Mona Khalil

Russian-Egyptian Business Council Chamber of Commerce and Industry of the Russian Federation

Author for correspondence.
Email: rusegbc@inbox.ru

PhD, Executive Director of the Russian-Egyptian Business Council at the Chamber of Commerce and Industry of the Russian Federation

6/1 Ilyinka St., Moscow, 109012, Russia


  1. Anthony Giddens Discusses the Globalization Debate // Carnegie Endowment for International Peace, July 05, 2000. Mode of access: https://carnegieendowment.org/2000/ 07/05/anthony-giddens-discusses-globalization-debate-pub-8655.
  2. Managing local practices in global contexts [Electronic resource] // The Open University. Mode of access: http://www.open.edu/openlearn/money-management/management/ business-studies/managing-local-practices-global-contexts/content-section-2.4
  3. Shestopal A.V., Silantieva M.V. Intercultural communication in the context of contemporary modernization of processes // Intercultural communication: contemporary theory and practice. Manuals of VII Konv. RAMI: scientific publication. Ed. by A.V. Shestopal, M. V. Silantieva, main ed. A.V. Malgyn. 2013. pp. 168-171 (In Russ).
  4. Egypt Through the Eyes of Russians of XV-XVIII centuries. Collection of Pilgrimages / Ed. V.V. Beliakov. Moscow, Institute of Oriental Studies RAS, 2013. 292 p.
  5. Beliakov, V.V. To the Sacred Banks of the Nile. Institute of Oriental Studies, Moscow, 2003. 304 p. (In Russ)
  6. Bogdanov M.L. Moscow - Cairo: Ups and Downs of Cooperation. Moscow, MGIMO, 2017. 303 p. (In Russ)
  7. Egypt: Trade Statistics // [Electronic resource] Global Edge. Mode of access: https:// globaledge.msu.edu/countries/egypt/tradestats.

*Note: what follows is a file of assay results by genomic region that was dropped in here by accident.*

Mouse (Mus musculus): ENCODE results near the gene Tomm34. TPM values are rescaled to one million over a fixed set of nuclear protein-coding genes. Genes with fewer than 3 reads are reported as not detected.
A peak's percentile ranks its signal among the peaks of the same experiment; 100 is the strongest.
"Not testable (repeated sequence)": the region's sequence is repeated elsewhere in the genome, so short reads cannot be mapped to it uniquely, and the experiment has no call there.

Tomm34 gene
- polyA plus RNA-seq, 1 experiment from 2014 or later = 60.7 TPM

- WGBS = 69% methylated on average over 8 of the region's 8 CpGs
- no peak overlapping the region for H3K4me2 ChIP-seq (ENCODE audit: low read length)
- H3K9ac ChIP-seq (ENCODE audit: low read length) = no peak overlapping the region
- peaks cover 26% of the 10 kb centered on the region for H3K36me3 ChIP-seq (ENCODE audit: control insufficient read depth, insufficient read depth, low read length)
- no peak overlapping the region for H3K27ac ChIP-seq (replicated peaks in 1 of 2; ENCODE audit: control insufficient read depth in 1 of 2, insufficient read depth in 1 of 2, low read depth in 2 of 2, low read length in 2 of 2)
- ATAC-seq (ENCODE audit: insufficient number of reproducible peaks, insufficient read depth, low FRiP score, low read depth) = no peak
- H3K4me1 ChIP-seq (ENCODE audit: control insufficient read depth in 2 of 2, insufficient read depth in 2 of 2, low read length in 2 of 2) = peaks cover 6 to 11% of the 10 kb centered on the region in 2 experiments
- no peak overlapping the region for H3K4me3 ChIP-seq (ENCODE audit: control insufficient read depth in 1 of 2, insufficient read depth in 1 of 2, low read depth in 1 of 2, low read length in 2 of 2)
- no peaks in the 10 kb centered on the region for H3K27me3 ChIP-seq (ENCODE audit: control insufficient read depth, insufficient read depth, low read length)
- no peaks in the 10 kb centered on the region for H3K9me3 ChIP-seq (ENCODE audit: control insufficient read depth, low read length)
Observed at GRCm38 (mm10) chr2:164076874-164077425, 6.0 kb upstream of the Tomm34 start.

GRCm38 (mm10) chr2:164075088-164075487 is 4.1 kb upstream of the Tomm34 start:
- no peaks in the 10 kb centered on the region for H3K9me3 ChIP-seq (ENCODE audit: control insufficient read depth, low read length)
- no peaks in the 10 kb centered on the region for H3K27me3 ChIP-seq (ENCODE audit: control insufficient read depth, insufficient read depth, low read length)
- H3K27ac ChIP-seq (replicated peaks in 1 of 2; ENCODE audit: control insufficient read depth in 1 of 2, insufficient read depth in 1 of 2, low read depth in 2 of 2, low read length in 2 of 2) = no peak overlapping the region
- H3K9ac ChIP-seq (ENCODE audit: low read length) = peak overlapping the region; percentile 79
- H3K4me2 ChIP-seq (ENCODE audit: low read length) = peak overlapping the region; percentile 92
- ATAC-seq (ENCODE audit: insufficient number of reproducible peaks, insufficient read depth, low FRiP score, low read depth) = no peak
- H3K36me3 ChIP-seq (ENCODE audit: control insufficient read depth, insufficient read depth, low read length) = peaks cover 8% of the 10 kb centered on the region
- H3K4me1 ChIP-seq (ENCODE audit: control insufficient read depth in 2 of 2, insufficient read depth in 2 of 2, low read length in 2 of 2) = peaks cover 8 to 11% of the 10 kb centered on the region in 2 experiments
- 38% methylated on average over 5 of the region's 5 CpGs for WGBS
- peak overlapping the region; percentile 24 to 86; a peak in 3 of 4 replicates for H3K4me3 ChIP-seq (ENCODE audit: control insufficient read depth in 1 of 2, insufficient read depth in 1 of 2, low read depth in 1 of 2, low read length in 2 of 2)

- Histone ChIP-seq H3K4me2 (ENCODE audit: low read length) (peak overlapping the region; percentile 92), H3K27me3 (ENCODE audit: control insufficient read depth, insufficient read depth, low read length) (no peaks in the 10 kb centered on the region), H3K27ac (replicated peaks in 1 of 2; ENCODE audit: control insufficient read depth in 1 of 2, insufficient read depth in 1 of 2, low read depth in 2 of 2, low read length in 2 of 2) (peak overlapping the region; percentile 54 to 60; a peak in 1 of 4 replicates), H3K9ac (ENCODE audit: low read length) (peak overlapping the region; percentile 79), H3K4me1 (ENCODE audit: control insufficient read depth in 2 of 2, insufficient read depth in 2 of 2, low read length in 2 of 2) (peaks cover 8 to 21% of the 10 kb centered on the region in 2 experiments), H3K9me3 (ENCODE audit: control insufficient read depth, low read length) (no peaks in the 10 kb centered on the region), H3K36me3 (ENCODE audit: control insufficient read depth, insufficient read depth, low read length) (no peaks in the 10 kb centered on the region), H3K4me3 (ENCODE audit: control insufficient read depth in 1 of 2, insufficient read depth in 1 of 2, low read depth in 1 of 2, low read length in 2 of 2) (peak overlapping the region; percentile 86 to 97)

8. Egypt Imports from Russia [Electronic resource] // Trading Economics. Mode of access: https://tradingeconomics.com/egypt/imports/russia.
  9. Reviews and News by Country [Electronic resource] // Russian Foreign Trade. Mode of access: http://russian-trade.com/.
  10. Future Work Skills 2020 // Institute for the Future for the University of Phoenix Research Institute, 2011. P. 9
  11. House, R.J., Dorfman, P.W., Javidan, M., Hanges, P.J. & Sully de Luque, M.F. Strategic Leadership across Cultures: The GLOBE Study of CEO Leadership Behavior and Effectiveness in 24 Countries, SAGE Publications, 2013. 464 p. P. 1
  12. Hall E. The Silent Language. Doubleday & Company, Inc., Garden City, New York, 1959. 242 p. P. 14
  13. Khalil M.A. Socio-Cultural Aspects of Muslim - Christian Interaction (case study of mass communication and education systems of Russia and Egypt). PhD Thesis, Moscow State Institute of International Relations, Moscow, 2016. 241 p. (In Russ)
  14. Hall E. Beyond Culture. Anchor Book/Doubleday, New York, 1977. 320 p. P. 17
  15. Country Comparison Russia vs. Egypt [Electronic resource] // Hofstede Insights. Mode of access: https://www.hofstede-insights.com/country-comparison/egypt,russia/

Copyright (c) 2019 Mona K.M.

Creative Commons License
This work is licensed under a Creative Commons Attribution 4.0 International License.

This website uses cookies

You consent to our cookies if you continue to use our website.

About Cookies